My time at graduate school has reinforced my longstanding proclivity towards the crafts sector and its mirror image : aesthetics. It is not surprising that most, if not all, of my projects hinged on economic empowerment of artisans.When viewed through the prism of sustainability the ancient way of living is sensible and sustainable-products required for daily living made by locally sourced raw materials like clay, grass, metals, cloth besides, earning a person her/his livelihood. This we hear faint hues and cries for in today’s resource-strapped world.
What better than to start exploring, absorbing and understanding the nuances of the craft universe. I went looking for the Ilkal handlooms in Gadag, Karnataka.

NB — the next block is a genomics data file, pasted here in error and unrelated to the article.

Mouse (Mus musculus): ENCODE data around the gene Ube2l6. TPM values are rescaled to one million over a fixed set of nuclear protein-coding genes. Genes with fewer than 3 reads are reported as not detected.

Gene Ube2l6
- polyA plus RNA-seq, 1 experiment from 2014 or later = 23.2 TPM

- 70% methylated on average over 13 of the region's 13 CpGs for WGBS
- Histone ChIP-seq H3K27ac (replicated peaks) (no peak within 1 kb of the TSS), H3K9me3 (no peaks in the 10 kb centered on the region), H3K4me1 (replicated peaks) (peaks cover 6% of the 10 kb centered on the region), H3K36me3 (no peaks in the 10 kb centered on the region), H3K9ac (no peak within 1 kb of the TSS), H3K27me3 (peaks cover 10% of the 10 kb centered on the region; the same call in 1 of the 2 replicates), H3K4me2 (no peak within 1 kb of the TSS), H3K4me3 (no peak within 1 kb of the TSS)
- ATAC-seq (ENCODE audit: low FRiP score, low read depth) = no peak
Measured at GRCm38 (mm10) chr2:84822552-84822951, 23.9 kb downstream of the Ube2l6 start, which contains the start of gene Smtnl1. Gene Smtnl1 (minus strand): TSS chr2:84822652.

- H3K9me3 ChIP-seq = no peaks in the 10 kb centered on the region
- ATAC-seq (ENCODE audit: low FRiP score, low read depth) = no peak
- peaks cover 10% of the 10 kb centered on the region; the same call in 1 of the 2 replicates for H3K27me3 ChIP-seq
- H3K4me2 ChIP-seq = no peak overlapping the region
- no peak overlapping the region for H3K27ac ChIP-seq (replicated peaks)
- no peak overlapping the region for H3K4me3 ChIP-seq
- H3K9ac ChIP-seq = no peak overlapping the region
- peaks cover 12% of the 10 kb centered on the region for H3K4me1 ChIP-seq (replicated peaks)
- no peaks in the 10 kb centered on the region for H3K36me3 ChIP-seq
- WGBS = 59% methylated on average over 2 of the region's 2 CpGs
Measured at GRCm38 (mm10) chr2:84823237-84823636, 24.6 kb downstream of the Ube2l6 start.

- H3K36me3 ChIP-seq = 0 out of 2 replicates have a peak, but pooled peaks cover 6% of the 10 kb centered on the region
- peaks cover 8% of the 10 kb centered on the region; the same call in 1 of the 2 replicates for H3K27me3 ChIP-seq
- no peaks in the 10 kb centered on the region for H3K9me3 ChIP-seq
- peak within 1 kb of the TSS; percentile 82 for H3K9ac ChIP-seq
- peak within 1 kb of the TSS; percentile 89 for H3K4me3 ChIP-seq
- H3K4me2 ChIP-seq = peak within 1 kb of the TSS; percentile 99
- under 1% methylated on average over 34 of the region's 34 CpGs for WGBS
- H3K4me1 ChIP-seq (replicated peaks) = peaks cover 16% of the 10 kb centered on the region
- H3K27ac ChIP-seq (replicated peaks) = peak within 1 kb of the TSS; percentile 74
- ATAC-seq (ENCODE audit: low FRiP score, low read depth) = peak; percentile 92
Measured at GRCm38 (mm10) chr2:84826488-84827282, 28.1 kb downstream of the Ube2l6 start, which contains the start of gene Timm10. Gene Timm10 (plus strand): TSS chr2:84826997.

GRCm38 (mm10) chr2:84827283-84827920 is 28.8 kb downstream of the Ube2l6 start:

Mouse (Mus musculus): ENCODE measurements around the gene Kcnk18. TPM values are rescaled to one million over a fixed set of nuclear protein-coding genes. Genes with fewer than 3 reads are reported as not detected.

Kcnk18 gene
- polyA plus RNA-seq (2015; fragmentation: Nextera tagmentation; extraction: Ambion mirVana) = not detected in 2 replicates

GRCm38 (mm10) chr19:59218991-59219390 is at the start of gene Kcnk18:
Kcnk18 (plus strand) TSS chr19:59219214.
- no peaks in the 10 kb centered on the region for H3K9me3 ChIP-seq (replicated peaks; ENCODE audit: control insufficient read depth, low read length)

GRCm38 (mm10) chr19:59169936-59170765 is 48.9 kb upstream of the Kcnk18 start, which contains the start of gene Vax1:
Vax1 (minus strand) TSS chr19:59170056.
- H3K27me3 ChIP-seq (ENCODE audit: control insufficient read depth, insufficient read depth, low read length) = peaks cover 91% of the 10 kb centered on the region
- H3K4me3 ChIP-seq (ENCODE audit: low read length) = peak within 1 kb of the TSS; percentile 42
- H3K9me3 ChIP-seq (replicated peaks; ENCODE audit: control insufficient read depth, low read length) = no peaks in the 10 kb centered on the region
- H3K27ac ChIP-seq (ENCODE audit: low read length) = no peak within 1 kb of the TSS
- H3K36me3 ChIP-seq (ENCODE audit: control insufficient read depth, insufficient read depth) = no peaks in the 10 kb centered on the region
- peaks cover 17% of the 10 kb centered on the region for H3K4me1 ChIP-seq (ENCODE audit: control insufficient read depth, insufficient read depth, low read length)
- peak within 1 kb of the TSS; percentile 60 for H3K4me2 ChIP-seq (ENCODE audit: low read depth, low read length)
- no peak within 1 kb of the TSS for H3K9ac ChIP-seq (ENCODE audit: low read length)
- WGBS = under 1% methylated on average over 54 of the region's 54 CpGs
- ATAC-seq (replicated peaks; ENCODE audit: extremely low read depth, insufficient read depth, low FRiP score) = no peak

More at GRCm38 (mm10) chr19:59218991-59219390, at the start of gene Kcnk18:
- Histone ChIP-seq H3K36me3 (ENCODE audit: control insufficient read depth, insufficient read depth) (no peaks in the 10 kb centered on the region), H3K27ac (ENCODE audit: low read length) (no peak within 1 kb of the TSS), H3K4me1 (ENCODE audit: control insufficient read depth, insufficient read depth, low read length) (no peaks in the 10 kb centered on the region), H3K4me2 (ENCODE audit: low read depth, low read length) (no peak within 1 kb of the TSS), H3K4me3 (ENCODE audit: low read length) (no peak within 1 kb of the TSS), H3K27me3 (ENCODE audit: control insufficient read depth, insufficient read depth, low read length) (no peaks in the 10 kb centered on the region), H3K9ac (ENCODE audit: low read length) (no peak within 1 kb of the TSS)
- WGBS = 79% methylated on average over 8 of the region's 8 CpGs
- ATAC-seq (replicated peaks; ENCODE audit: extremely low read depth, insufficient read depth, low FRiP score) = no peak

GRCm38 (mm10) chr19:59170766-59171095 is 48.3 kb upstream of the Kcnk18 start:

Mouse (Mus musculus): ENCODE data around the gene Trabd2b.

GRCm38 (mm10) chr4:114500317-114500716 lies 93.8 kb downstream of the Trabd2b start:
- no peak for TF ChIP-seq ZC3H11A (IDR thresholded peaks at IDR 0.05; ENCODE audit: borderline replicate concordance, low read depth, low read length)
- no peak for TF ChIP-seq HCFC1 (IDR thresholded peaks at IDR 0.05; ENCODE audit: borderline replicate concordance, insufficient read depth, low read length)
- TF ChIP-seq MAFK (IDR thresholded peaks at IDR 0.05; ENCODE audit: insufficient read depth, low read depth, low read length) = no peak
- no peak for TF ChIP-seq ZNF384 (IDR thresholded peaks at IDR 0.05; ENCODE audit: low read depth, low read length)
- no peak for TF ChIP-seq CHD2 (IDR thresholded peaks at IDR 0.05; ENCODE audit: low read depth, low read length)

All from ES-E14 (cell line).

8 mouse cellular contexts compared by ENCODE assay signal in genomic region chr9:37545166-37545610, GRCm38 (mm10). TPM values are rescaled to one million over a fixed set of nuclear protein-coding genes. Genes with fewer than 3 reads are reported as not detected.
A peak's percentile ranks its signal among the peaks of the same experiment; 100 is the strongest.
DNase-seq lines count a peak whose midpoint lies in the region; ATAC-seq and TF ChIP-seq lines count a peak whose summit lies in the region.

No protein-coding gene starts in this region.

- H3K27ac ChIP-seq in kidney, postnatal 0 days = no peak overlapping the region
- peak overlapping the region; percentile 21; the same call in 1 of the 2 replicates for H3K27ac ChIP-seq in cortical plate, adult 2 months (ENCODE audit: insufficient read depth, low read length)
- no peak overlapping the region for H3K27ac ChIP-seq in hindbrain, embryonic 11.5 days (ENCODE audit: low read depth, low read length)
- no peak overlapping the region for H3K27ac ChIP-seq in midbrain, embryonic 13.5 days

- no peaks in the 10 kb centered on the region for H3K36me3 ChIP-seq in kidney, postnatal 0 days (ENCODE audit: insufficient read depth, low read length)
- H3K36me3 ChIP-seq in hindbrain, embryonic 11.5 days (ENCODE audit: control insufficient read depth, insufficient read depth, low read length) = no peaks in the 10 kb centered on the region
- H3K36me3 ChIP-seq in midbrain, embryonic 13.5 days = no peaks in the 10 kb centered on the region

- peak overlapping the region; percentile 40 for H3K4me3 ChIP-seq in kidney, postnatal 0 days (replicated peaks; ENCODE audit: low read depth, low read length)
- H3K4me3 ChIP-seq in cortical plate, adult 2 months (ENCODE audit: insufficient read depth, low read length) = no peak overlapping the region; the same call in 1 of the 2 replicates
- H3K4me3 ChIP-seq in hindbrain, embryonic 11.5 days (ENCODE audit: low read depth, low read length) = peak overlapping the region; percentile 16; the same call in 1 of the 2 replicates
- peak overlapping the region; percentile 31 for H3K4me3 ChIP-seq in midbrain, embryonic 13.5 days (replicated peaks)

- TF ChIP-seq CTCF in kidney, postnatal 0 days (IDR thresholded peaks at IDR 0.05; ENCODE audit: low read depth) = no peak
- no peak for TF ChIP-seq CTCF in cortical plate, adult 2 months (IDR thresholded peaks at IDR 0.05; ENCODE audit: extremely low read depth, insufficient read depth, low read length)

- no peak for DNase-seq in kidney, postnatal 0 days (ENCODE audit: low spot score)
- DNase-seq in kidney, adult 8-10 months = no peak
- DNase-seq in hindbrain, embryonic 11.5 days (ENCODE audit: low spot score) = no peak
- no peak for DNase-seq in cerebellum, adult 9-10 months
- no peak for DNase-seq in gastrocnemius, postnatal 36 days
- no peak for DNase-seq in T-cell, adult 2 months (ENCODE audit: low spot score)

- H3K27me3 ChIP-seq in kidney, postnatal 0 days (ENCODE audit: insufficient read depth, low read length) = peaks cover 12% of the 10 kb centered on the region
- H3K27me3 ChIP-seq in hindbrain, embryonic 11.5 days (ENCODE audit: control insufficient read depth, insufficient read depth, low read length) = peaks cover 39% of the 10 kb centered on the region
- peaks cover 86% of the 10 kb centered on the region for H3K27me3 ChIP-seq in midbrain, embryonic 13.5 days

Charming yellow carts and bicycles on wayside of the little town greet me.
Most of the handlooms have disappeared. But I did find some powerloom units.
This gentleman’s family owned about 100 handlooms and weavers worked with his family for generations.
He recounts how everybody took to powerlooms in the 80s to bask in the ‘promised’ increased output. What they did not factor was power cuts!
When power goes, which it does often and for long spells, the weavers go home, take a nap… and wander
As I leave, I catch sight of an artisan’s antique watch, sitting pretty and poignant, on his loom